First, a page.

Keywords: accounting, banks, credit, crisis, fair values, risk aversion, undercapitalization
    JEL: G21 N20
    Date: 2009–04
  2. By: Kerstin Bernoth; Andreas Pick
    Abstract: This paper considers the issue of forecasting financial fragility of banks and insurances using a panel data set of performance indicators, namely distance-to- default, taking unobserved common factors into account. We show that common factors are important in the performance of banks and insurances, analyze the influences of a number of observable factors on banking and insurance performance, and evaluate the forecasts from our model. We find that taking unobserved common factors into account reduces the the root mean square forecasts error of firm specific forecasts by up to 11% and of system forecasts by up to 29% relative to a model based only on observed variables. Estimates of the factor loadings suggest that the correlation of financial institutions has been relatively stable over the forecast period.
    Keywords: Financial stability, financial linkages, banking, insurances, unobserved common factors, forecasting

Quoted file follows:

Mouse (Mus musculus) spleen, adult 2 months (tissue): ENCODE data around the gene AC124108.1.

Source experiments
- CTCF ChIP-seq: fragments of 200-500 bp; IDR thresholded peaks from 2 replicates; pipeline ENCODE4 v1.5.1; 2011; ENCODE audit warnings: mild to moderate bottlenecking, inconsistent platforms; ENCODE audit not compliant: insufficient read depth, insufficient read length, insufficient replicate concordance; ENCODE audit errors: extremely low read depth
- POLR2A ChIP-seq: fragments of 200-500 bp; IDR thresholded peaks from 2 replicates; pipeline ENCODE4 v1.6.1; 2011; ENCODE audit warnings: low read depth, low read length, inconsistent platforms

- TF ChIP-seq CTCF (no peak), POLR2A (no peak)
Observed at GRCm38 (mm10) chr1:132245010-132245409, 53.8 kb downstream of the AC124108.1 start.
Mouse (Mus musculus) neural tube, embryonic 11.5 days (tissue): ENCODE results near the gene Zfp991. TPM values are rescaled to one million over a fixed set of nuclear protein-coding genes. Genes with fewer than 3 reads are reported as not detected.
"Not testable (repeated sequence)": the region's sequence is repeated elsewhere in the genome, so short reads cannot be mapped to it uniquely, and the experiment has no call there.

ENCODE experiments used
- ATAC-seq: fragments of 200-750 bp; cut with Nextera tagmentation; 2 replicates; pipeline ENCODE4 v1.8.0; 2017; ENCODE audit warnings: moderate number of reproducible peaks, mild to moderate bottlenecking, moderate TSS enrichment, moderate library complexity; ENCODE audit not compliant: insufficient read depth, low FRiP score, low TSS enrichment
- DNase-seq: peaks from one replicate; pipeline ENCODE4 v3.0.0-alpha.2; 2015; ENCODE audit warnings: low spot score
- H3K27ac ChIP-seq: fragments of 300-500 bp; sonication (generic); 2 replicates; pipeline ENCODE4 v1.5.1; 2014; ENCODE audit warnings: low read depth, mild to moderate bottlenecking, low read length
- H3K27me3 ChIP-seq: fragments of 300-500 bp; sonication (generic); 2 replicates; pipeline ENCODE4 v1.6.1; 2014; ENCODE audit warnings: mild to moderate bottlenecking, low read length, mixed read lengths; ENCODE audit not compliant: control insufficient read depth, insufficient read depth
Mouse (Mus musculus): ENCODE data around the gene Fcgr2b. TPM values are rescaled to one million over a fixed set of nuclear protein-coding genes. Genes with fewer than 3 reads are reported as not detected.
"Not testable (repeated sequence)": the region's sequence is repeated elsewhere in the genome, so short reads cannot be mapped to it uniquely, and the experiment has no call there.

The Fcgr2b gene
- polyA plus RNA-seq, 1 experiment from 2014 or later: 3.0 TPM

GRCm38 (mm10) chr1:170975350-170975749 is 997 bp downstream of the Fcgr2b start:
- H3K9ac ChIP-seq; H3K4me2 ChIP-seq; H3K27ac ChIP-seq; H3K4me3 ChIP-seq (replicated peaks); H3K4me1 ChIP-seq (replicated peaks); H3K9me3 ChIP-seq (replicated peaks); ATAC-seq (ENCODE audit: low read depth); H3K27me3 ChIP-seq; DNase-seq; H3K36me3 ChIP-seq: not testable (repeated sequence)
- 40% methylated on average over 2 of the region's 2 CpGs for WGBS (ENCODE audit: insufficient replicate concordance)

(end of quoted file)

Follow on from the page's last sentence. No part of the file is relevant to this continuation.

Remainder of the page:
JEL: C53 G21 G22
    Date: 2009
  3. By: Eric Van Tassel
    Abstract: In this paper we analyze a repeated game in which an intermediary offers unsecured loans to entrepreneurs using future credit denial to induce repayment. To finance the loans, the intermediary uses a combination of equity capital and external funds. We focus on a moral hazard problem that emerges between the intermediary and the less informed external investors over a costly loan monitoring choice. The presence of informed borrowers in the lender’s portfolio turns out to act as a substitute for capital requirements. The result is that the lending strategy utilized by the intermediary minimizes the moral hazard problem but implies the intermediary’s balance sheet is fragile to exogenous risk.